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The tone poem Dayveon comes of age in rural Arkansas

Photo: FilmRise

Voice-over in movies is so lame so often, even or especially when it’s supposed to function as an attention-grabber, that a genuinely distinctive voice-over track can produce an immediate and powerful reaction—exactly the kind of hook that the technique usually aspires to. Such is the case with Dayveon. Opening on a series of semi-overhead following shots of its 13-year-old title character (Devin Blackmon) riding his bike, the audience hears either Dayveon’s inner monologue or an amplified version of his speech as he ticks off a petulant list of things that are stupid. Anything in his field of vision is eligible: stupid tree, stupid house, “stupid bike I’m on.” The camera keeps its distance, but his muttering feels intimate and personal. It hooks the audience into Dayveon’s frustration and immaturity with a rare urgency.


Having done this, the movie then more or less dispenses with additional voice-over, except in a couple of sequences where dialogue plays over a montage. As it happens, that opening sorta-monologue from Dayveon has a verbal clarity that the movie often prefers to eschew. In many scenes, director and co-writer Amman Abbas lets his dialogue blend together in a blur of overlaps, seeming improvisations, and mumbly Southern accents (at one point, Dayveon has his gangly buddy Brayden repeat a girl’s name five or six times before he gets the pronunciation). There’s a low, almost musical hum of life to scenes that might otherwise feel sleepy.

These characters live in rural Arkansas, which is why it’s a little surprising early on to see Dayveon jumped into a gang—the Bloods, no less, though their direct affiliation with less rural outposts of their namesake gang is unclear. Dayveon lives with his older sister, Kim (Chasity Moore), her boyfriend, Brian (Dontrell Bright), and their very young son; he’s also haunted by the memory of his deceased older brother, whose airbrushed in-memoriam portrait hangs in the living room. It’s implied that his brother was done in by gang activity—he was shot—but Dayveon still looks to the Bloods for a sense of purpose that he doesn’t get from a loving but economically stretched home life. Brian sees what this kid hides from Kim, and tries to set him straight, but he has his own responsibilities.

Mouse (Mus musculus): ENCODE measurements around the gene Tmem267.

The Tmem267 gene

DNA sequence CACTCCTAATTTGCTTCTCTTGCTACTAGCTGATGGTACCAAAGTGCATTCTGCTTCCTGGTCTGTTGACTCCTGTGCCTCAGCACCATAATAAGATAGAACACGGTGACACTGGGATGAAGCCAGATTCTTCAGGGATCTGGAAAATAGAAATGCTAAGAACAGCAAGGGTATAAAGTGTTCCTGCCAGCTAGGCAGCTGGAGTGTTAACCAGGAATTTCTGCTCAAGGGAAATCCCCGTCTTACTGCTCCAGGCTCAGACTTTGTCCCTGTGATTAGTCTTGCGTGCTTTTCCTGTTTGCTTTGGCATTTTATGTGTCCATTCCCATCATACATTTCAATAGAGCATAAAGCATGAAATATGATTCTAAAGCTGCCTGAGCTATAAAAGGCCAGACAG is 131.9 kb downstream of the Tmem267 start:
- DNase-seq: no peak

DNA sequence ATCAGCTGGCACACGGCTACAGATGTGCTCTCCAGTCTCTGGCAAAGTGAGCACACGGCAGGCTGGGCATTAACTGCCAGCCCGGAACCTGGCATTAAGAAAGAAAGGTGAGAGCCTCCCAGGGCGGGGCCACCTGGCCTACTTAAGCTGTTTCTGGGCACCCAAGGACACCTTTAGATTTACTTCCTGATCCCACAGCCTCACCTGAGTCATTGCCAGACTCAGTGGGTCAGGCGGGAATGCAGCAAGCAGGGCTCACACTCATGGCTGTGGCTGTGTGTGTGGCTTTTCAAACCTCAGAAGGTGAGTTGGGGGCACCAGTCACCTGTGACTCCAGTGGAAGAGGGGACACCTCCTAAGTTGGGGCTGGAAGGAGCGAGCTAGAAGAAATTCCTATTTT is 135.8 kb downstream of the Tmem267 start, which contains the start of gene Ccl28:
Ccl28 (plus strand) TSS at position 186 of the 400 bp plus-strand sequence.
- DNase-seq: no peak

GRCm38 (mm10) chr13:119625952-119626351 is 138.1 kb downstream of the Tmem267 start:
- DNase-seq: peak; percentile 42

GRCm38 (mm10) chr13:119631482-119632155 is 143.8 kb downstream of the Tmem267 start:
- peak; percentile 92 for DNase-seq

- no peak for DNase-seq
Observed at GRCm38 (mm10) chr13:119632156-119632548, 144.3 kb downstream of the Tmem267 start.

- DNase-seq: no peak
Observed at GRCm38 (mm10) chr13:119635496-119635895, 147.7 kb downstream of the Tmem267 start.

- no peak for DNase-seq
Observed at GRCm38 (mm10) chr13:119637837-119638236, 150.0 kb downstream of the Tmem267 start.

All together, not a lot happens in Dayveon; even the gang members sometimes have to drive for what seems like hours through town to get up to no good (and Abbasi clearly loves plunging the camera into backseat darkness, highway light flashing and fading). Dayveon and Brayden (Kordell Johnson) have plenty of summer downtime in between their possible gang initiations, and they spend that time acting like typically restless 13-year-olds. The movie has a dreamy take on kitchen-sink indies not unlike the work of David Gordon Green, who executive-produced this film alongside his frequent collaborators Jody Hill and Danny McBride (Abbasi is credited as Green’s assistant on a couple of his recent films). This means that even when Dayveon and Brayden practice flashing gang signs, they do so in a cricket-scored magic-hour reverie at the edge of a pond where they also lazily skip stones.

Abbasi, shooting in an almost-square 4:3 aspect ratio, clearly shares some aesthetic tastes with his former boss, and the tone-poem approach to this material has its limitations. Like the movie’s 75-minute running time, Abbasi’s approach is both flexible and intentionally curtailed; at this point, the way a short story like this will and won’t resolve has formed its own kind of arthouse predictability. In the moment, though, Dayveon is often beautiful, anchored by a talented cast of first-time film actors. By displacing some familiar gang-movie dynamics into an environment less often glimpsed on film, Abbasi stays true to the offbeat heart of his influences. The strength of his work here indicates an even more distinct voice might yet emerge.


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